" ... While the Southern Poverty Law Center describes the organization as past its zenith and McManus as one of the most dangerous people in America, he wore the designation as a badge of honor. ... "
By TIM O'BRIEN
Albany Times-Union | May 3, 2011
John McManus delivering one of his coded "Constitutionalist" Bircher diatribes
COLONIE -- For many years, the John Birch Society existed on the fringes of the Republican Party, deeply suspicious of its establishment and questioning even its most revered figures, like former President Dwight D. Eisenhower.
With the advent of the tea party movement, the group is finding kindred spirits for its fears of impending one-world government.
At the Marriott Hotel in Colonie on Monday, some 400 people came to hear the society's 20-year president, John F. McManus. President Barack Obama got only passing mentions; the talk's focus was on the "Betrayal of the Constitution: an expose of the Neo-Conservative Agenda."
"Conservative vs. liberal is meaningless," McManus said before his speech. "You're either for the Constitution or not. At the John Birch Society, we don't call ourselves conservatives. We call ourselves constitutionalists."
While the Southern Poverty Law Center describes the organization as past its zenith and McManus as one of the most dangerous people in America, he wore the designation as a badge of honor. He sees the tea party movement as a sign of growing support.
"The influence is soaring," he said prior to his talk. "All the new groups starting have gotten people off the couch. You'd have to be a little bit brain-dead not to know the country is in trouble."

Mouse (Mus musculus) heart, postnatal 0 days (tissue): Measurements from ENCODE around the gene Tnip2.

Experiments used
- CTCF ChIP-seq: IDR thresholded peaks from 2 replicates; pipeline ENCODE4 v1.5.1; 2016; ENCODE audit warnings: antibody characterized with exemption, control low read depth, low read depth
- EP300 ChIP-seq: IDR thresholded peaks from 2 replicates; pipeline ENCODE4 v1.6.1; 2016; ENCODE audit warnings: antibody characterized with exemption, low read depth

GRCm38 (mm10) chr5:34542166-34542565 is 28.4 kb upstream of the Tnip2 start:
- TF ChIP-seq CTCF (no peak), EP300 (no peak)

The society opposes the wars in Iraq and Afghanistan, described as unacceptable intrusions into the affairs of other nations. In his talk, McManus denounced President George W. Bush and his father, calling the elder Bush a socialist. The society, he said, led the fight to prevent the United States, Canada and Mexico from becoming one North American Union.
He made a series of comments about neoconservative leaders. starting with Irving Kristol, considered the father of the movement.
"He accepted the New Deal of Franklin Roosevelt, and that's socialism," McManus said as the audience called out "That's right!"
He described the society's view as "noninterventionist."
"We don't have global responsibilities," he said. "We have responsibilities to the American people."
At times, the event took on the tenor of a revival meeting, with audience members shouting encouragement. At the back of the room, books, DVDs, magazines and booklets condemned the United Nations, Newt Gingrich and even Abraham Lincoln's "real agenda and unnecessary war."
McManus wrote a book denouncing conservative icon William F. Buckley Jr. as a Trotskyite and establishment tool.
McManus urged his audience to get Congress to cut spending.
"We take our country back through the House of Representatives," he said. "Do not expect to steal it back through the presidency."
Mitch Goldstein of Glenmont was happy to hear the message.
"I am an enthusiastic supporter of the Constitution," he said. "I'd like to see the country follow the ideas of the founders. Our federal government was created to defend a citizen's life, liberty and property from outside incursion, including being set upon by the government."
Carol Morris of Rotterdam Junction said she wants the nation to avoid wars, like McManus said.
"It would be nice if there were a lot of people elected in favor of less government, a much smaller government," she said. "These people go to war and put it on our tab."
Reach O'Brien at 454-5092 or email@example.com